Seeing the lack of published evidence on how or why this gait type develops in children and its long-term effects on the foot and ankle, the authors sought to summarise what is currently known about Idiopathic Toe-walking (ITW), primarily relating to the diagnosis of the gait type.
The four founding publications in paediatric gait development observed children without disabilities, and they all describe children’s ability to walk on their toes.
They indicate that although toe-walking is not a mandatory phase, it is a common component of gait development for the young child.
There are many medical conditions that are reported as either causing or being associated with ITW – 1) neuromuscular changes in muscle length, innervation, or strength that prohibit heel strike; 2) traumatic or biomechanical changes in the skeletal framework of the pelvis or lower limb that prohibit or inhibit heel strike; 3) neurogenic influences that result in a toe-walking gait yet heel contact is physically possible during gait; 4) ITW, or toe-walking when there is no medical condition causing or associated with the gait style.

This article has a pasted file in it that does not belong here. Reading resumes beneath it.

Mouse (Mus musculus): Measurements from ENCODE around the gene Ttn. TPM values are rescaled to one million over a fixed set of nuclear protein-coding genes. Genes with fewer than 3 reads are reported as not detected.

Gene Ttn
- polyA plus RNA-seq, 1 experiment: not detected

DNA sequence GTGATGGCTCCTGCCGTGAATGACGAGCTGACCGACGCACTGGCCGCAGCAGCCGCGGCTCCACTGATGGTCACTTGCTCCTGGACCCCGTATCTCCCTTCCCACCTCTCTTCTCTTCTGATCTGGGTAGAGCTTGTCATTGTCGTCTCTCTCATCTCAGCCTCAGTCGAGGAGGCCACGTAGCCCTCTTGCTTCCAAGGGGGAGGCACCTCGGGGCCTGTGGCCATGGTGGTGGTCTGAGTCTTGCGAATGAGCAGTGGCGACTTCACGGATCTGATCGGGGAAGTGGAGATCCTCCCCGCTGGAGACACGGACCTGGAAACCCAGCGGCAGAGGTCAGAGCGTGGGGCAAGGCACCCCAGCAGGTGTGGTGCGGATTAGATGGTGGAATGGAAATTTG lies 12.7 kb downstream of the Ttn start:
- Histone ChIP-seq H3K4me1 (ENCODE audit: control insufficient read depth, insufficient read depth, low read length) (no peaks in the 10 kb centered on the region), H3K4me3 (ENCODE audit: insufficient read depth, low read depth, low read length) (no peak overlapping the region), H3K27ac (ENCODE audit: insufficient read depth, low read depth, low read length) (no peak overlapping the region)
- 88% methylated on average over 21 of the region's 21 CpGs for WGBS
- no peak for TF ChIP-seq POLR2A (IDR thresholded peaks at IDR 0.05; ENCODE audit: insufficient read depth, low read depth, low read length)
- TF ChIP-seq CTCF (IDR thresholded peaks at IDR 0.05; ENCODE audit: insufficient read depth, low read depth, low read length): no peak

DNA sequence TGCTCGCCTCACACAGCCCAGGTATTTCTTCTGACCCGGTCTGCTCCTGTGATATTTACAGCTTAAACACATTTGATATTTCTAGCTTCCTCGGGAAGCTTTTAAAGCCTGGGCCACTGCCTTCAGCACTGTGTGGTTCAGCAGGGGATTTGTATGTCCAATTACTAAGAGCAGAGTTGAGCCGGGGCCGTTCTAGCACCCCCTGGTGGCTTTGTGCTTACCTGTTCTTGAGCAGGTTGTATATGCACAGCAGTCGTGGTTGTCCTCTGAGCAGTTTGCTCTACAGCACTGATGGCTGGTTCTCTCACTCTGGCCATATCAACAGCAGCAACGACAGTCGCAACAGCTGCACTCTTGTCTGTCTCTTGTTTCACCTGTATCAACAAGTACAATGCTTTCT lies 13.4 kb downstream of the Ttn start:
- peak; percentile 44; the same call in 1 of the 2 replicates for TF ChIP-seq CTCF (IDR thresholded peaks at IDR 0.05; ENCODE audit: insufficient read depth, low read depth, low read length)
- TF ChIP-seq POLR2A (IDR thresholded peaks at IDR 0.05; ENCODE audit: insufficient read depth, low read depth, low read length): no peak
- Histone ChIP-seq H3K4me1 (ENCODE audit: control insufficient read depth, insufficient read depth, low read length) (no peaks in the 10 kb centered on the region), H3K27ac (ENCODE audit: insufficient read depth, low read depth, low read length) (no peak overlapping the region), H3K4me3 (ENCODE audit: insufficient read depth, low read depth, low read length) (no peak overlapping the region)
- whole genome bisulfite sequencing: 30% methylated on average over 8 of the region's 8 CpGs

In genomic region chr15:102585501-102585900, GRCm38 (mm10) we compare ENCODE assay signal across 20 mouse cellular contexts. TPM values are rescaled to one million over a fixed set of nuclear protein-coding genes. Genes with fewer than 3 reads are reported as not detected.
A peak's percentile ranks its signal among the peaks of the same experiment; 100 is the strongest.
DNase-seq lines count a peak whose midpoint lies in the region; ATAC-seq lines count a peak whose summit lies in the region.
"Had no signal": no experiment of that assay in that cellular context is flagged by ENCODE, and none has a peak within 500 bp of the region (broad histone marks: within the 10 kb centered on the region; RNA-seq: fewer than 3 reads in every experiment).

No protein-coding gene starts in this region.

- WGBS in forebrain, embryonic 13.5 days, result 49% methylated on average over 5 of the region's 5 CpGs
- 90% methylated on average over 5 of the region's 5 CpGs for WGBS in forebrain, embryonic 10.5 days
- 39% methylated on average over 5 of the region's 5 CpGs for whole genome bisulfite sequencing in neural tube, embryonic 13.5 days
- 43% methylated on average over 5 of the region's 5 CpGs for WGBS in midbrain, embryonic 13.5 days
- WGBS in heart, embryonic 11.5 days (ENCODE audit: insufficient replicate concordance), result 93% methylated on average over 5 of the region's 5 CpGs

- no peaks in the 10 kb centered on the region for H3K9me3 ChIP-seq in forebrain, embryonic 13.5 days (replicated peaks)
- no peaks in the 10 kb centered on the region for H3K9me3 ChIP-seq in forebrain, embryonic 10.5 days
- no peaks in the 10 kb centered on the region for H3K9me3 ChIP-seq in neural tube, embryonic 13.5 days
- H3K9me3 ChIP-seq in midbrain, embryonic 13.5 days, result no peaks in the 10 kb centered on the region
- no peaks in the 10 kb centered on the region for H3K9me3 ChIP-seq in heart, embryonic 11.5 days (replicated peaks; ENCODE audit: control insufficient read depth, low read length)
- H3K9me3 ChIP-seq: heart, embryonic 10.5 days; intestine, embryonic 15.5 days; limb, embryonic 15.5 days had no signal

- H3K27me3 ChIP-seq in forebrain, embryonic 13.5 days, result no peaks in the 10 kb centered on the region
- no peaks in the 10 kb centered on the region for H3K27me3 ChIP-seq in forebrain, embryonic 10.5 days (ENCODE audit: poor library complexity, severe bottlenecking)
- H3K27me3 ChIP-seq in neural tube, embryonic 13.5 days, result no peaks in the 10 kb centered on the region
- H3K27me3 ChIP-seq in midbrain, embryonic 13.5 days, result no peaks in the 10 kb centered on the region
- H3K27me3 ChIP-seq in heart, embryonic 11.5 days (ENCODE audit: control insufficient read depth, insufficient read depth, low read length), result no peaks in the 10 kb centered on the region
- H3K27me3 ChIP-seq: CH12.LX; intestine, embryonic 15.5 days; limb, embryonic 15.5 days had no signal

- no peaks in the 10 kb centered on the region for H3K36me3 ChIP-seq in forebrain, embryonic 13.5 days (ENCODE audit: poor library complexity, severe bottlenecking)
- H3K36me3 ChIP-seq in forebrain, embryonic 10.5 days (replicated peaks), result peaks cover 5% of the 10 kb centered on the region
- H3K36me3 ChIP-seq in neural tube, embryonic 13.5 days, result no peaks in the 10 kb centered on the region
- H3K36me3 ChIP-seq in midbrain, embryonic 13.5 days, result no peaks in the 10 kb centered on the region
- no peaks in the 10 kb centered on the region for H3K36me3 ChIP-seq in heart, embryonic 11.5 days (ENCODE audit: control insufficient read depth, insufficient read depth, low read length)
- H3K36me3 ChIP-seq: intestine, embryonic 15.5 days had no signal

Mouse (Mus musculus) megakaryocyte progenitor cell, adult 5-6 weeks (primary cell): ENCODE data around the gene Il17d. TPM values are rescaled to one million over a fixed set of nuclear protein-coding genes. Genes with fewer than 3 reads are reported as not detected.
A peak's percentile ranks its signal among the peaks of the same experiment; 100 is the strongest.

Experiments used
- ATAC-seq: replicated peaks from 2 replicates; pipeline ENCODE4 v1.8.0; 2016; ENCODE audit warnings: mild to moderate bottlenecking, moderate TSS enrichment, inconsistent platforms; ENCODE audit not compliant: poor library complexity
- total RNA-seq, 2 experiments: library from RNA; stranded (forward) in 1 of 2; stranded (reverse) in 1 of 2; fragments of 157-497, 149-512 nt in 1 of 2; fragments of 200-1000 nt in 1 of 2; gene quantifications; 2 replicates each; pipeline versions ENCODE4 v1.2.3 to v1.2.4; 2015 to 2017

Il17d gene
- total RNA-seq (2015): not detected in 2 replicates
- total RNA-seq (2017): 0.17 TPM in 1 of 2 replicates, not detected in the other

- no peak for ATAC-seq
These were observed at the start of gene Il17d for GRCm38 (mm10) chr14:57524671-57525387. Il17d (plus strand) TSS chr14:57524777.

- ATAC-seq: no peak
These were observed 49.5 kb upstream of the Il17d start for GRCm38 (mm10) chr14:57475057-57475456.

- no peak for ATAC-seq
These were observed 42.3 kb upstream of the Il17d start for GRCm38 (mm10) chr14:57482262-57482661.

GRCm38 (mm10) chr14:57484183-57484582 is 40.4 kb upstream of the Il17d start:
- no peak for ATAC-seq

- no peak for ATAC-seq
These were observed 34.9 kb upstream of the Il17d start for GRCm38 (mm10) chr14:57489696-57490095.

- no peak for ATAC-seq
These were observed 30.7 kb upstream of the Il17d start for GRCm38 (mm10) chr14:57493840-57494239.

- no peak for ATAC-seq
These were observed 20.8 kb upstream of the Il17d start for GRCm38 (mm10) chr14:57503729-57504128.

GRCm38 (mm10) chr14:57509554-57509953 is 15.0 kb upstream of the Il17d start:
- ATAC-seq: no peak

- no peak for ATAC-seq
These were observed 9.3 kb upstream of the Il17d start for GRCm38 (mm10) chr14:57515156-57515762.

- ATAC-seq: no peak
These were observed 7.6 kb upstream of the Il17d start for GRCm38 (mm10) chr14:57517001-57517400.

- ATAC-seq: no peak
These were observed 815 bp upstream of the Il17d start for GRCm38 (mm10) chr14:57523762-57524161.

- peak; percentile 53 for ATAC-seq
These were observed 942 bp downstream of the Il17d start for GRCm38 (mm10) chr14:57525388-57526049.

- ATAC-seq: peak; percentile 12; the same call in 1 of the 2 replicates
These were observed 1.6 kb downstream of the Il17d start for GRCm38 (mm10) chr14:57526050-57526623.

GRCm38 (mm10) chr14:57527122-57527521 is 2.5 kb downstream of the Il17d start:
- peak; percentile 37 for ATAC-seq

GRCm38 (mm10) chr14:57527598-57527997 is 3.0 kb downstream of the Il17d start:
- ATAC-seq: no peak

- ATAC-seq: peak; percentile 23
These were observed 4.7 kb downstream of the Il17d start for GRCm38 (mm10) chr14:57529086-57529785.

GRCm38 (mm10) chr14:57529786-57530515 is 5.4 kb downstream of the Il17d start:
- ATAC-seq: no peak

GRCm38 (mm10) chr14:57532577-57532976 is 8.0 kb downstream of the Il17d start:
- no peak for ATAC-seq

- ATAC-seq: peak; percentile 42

Careful and methodical biomechanical and neurologic examinations need to be conducted to ensure there is a low likelihood of a medical condition causing or being associated with the toe-walking gait.
It is well accepted that ITW is not sex specific and is observed in both boys and girls.
Ankle equinus has long been associated with ITW, with many authors reporting a restriction in the ankle joint range of motion seen in children with this gait type; knowledge of the long-term influence of equinus on foot function may be relevant to predict how the child with ITW gait may be impacted as an adult.
Often the greatest impact of treatment seems to be at the available ankle range of motion, with the toe-walking gait continuing long after treatment has been introduced.
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